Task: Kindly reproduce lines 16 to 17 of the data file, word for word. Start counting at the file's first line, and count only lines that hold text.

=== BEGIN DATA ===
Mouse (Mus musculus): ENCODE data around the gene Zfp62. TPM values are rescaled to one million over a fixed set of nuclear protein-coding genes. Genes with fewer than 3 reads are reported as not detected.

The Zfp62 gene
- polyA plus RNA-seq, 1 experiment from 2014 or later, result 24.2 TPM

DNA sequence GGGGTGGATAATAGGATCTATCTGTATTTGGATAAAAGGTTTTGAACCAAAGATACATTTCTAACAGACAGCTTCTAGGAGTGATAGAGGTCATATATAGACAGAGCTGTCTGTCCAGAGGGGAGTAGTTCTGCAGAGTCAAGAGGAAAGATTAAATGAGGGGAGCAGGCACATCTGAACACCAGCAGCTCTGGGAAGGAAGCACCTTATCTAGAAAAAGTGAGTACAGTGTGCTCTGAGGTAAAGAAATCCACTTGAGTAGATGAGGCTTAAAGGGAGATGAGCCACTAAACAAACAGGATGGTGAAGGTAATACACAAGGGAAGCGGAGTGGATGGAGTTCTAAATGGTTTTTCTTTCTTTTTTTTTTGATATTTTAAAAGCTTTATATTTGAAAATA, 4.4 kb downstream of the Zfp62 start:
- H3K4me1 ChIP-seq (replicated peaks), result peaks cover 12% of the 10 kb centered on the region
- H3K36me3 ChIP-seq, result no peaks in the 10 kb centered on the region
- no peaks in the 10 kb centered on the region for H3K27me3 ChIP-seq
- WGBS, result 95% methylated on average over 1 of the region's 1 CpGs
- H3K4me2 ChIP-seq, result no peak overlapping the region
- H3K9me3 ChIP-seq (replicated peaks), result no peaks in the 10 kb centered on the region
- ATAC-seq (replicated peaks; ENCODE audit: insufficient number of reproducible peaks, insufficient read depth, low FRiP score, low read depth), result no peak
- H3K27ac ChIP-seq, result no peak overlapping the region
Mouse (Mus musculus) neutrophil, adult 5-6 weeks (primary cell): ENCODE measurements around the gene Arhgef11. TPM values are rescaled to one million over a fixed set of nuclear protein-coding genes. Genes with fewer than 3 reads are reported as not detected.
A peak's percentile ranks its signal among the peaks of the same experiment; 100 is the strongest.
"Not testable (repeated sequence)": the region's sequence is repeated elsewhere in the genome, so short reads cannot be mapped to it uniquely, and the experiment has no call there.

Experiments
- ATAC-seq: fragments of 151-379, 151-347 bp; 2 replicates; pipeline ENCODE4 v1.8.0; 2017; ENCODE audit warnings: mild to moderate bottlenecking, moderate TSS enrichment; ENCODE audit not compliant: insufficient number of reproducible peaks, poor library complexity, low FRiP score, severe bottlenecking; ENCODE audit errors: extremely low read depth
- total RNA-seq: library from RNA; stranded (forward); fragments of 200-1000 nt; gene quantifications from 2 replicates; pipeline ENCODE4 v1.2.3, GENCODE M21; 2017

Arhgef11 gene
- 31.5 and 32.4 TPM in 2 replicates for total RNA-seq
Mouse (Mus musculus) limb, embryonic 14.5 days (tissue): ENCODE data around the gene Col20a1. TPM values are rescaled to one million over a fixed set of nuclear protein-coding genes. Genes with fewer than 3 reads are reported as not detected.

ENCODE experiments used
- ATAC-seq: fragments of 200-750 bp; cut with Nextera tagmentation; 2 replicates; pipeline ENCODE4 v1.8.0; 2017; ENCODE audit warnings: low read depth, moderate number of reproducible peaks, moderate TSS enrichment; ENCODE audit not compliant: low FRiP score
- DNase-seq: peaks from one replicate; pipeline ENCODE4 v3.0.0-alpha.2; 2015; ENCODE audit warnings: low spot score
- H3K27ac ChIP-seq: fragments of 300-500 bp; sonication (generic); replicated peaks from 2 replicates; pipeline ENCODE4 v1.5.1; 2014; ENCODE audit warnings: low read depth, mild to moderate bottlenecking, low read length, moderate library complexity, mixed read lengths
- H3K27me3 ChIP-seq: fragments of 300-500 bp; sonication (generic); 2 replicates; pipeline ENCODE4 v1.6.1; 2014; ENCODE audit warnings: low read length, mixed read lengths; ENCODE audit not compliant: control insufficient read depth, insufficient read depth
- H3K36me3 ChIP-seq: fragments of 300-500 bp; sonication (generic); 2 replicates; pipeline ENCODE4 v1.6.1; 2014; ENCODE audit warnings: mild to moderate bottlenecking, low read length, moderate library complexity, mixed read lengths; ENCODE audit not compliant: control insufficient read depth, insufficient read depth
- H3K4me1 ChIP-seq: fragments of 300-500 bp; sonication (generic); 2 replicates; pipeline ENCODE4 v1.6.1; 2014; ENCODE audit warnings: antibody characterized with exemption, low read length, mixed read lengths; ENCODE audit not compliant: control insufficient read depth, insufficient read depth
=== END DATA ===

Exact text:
Experiments
- ATAC-seq: fragments of 151-379, 151-347 bp; 2 replicates; pipeline ENCODE4 v1.8.0; 2017; ENCODE audit warnings: mild to moderate bottlenecking, moderate TSS enrichment; ENCODE audit not compliant: insufficient number of reproducible peaks, poor library complexity, low FRiP score, severe bottlenecking; ENCODE audit errors: extremely low read depth